Nutrition Before During and After Cancer

Information on nutritional needs for cancer patients

All the talk about Vitamin D


Vitamin D, the sunshine vitamin, is produced in the body with mild sun exposure or can be consumed in food or supplements.

 Adequate vitamin D intake is important for the regulation of calcium and phosphorus absorption, maintenance of healthy bones and teeth, and it is supposed to have a protective effect against multiple diseases and conditions such as cancer, diabetes type 1 and multiple sclerosis.

Vitamin D is a pro-hormone and not a vitamin. This is because the body is capable of producing its own vitamin D through the action of sunlight on the skin, while vitamins are nutrients that cannot be synthesized by the body and must be acquired through the diet or supplements.


 Vitamin D has multiple roles

  1. Maintain the health of bones and teeth
  2. Support the health of the immune system, brain and nervous system
  3. Regulate insulin levels and aid diabetes management
  4. Support lung function and cardiovascular health
  5. Influence the expression of genes involved in cancer development. 

It is estimated that sun exposure on bare skin for 5-10 minutes 2-3 times per week allows the body the ability to produce sufficient vitamin D, but vitamin D has a half-life of only two weeks, meaning that stores can run low, especially in winter. Recent studies have suggested that up to 50% of adults and children worldwide are vitamin D deficient.

 Vitamin D is produced when sunlight converts cholesterol on the skin into calciol (vitamin D3). Vitamin D3 is then converted into calcidiol (25-hydroxyvitamin D3) in the liver. The kidneys then convert calcidiol into the active form of vitamin D, called calcitriol (1,25-hydroxyvitamin D3). As such, statins and other medications or supplements that inhibit cholesterol synthesis, liver function or kidney function can impair the synthesis of vitamin D.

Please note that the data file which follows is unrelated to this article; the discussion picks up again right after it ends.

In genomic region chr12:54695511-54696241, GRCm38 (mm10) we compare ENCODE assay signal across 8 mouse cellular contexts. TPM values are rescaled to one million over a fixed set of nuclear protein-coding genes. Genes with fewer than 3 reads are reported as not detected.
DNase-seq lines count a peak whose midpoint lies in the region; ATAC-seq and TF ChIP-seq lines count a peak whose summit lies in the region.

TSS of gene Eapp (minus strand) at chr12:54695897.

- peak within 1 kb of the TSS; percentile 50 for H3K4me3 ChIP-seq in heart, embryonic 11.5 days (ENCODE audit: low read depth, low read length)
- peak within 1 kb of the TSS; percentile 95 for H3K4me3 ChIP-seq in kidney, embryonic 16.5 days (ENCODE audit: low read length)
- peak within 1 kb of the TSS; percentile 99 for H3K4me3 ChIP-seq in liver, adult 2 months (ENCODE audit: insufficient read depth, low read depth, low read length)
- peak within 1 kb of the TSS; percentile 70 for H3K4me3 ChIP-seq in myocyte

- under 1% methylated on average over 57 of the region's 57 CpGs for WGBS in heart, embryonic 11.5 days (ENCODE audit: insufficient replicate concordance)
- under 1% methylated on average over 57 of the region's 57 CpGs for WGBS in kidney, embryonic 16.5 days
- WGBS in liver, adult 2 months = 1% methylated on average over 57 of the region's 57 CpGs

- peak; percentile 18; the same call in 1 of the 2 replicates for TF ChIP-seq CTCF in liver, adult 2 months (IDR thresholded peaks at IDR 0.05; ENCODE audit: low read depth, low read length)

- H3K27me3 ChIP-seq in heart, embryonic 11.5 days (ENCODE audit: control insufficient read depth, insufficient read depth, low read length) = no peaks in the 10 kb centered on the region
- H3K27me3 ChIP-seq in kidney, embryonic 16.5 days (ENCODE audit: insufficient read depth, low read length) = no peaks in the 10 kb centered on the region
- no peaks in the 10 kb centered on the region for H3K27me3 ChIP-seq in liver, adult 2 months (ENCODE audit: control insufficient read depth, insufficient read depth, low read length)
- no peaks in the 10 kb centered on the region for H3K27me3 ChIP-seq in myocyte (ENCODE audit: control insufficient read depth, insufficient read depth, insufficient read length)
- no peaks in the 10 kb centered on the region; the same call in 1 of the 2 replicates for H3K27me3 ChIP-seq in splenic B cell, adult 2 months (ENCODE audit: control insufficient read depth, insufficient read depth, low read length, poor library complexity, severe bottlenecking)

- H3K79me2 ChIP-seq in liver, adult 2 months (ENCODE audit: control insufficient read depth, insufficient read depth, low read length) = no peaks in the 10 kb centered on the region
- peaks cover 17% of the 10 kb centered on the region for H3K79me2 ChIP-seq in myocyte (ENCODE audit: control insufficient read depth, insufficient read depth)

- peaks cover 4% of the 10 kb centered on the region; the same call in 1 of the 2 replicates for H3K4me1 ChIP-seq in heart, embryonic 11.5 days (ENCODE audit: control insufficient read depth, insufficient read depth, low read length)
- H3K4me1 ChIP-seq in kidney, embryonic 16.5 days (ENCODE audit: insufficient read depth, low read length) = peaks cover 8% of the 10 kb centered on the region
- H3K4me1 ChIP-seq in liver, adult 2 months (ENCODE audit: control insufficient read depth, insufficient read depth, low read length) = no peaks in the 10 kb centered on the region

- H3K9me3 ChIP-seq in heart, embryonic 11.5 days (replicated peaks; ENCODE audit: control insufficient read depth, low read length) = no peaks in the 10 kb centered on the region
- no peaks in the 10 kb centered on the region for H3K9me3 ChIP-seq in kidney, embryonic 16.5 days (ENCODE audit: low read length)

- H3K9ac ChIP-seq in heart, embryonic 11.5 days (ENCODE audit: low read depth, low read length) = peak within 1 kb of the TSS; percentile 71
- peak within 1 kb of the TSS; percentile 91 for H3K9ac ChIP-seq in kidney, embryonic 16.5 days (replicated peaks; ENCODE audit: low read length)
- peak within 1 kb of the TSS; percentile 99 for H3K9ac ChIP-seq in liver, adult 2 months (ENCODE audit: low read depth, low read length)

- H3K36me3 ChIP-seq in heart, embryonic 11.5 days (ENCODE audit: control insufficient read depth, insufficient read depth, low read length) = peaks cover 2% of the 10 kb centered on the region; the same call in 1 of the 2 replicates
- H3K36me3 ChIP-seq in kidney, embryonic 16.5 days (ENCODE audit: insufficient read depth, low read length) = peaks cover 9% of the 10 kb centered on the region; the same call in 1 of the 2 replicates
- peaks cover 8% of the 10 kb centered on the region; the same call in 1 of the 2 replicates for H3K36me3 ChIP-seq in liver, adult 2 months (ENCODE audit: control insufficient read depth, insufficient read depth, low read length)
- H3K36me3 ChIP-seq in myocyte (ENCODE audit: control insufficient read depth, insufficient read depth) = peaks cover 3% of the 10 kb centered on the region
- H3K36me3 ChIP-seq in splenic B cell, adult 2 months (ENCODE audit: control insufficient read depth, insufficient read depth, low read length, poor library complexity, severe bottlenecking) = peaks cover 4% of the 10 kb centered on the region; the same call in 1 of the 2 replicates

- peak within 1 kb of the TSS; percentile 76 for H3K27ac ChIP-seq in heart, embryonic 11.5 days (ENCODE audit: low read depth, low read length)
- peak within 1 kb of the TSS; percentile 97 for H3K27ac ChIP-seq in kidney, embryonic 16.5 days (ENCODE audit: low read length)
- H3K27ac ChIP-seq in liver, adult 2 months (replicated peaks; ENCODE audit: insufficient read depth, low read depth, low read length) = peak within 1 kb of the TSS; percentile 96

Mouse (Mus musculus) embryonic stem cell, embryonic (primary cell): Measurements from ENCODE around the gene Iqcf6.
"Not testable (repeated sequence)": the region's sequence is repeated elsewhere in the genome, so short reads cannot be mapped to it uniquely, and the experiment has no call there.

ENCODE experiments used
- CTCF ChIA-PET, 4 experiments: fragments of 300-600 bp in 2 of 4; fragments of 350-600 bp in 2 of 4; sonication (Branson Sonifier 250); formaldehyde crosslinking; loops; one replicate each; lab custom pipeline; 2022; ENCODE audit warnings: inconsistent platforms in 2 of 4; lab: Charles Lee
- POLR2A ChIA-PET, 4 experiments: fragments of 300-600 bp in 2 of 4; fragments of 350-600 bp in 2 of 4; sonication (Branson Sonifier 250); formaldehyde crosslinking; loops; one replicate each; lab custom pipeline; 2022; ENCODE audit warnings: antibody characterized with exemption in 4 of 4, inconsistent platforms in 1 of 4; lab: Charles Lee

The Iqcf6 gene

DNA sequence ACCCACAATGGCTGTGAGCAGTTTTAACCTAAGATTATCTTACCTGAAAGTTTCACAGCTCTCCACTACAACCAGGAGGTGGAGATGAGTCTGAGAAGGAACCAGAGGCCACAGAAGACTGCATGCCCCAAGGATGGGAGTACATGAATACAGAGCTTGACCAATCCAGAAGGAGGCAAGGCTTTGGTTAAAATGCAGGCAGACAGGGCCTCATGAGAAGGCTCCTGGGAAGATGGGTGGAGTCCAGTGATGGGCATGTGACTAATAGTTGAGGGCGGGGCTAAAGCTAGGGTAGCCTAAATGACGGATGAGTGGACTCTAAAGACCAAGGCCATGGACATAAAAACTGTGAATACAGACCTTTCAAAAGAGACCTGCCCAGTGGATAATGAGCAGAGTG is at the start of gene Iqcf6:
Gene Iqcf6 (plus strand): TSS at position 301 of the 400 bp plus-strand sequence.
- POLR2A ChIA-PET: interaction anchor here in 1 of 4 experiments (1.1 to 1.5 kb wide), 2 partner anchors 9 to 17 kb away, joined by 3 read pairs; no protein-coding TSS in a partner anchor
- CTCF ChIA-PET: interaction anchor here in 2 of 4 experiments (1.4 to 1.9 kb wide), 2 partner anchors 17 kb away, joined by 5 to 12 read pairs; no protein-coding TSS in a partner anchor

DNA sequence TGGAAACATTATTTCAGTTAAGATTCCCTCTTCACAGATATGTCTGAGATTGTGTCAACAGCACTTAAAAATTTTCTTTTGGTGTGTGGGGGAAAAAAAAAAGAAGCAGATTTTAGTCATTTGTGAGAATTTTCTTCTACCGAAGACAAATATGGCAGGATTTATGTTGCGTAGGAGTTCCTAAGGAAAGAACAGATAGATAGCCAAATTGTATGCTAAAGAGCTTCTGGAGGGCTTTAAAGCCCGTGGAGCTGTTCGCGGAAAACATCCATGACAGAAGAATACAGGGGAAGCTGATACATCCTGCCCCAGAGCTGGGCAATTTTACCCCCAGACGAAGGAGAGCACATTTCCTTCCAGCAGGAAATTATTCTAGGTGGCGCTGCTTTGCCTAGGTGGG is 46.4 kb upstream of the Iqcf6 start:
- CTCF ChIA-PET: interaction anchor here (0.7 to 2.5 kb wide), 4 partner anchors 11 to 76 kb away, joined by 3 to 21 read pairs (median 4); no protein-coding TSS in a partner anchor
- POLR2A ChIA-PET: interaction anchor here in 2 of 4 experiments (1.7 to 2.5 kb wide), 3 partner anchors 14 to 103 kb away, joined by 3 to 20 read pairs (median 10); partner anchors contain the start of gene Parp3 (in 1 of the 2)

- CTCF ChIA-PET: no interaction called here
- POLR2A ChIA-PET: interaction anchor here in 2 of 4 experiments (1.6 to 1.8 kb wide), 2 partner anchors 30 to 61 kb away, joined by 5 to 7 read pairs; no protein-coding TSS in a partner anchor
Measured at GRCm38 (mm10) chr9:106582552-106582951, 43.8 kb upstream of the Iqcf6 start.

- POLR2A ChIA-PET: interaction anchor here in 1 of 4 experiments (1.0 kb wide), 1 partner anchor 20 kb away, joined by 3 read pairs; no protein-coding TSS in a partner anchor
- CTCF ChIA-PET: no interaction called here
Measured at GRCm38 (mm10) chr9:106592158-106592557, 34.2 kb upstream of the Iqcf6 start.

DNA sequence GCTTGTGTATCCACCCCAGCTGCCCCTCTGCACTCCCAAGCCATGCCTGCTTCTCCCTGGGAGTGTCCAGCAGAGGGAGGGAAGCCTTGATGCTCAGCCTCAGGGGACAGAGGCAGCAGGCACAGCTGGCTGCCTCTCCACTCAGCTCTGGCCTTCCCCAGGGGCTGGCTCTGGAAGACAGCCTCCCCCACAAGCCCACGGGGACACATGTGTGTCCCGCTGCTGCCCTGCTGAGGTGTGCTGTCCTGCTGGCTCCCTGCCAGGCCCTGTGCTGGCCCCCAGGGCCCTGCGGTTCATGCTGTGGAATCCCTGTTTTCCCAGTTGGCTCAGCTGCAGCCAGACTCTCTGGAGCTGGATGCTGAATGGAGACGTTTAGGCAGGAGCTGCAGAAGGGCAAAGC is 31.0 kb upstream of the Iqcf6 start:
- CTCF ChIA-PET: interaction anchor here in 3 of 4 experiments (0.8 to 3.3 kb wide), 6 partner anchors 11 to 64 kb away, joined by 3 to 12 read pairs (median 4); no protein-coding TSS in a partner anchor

Some Facts about Vitamin D

  • Vitamin D’s primary role is to support the development and maintenance of bones and teeth.
  • Vitamin D deficiency is common, especially in the elderly, infants, people with dark skin and people living at higher latitudes or who get little sun exposure.
  • Vitamin D deficiency has been seen in up to 80% of hip fracture patients.
  • 800IU of vitamin D per day reduces the risk of fracture by 20% in the elderly and decreases the risk of falls.
  • The metabolism of vitamin D may be affected by some medications, including barbiturates, phenobarbital, dilantin, isoniazid and statin drugs.



Supplements of Interest for Cancer Survivors

The following are some supplements of particular interest for cancer survivors: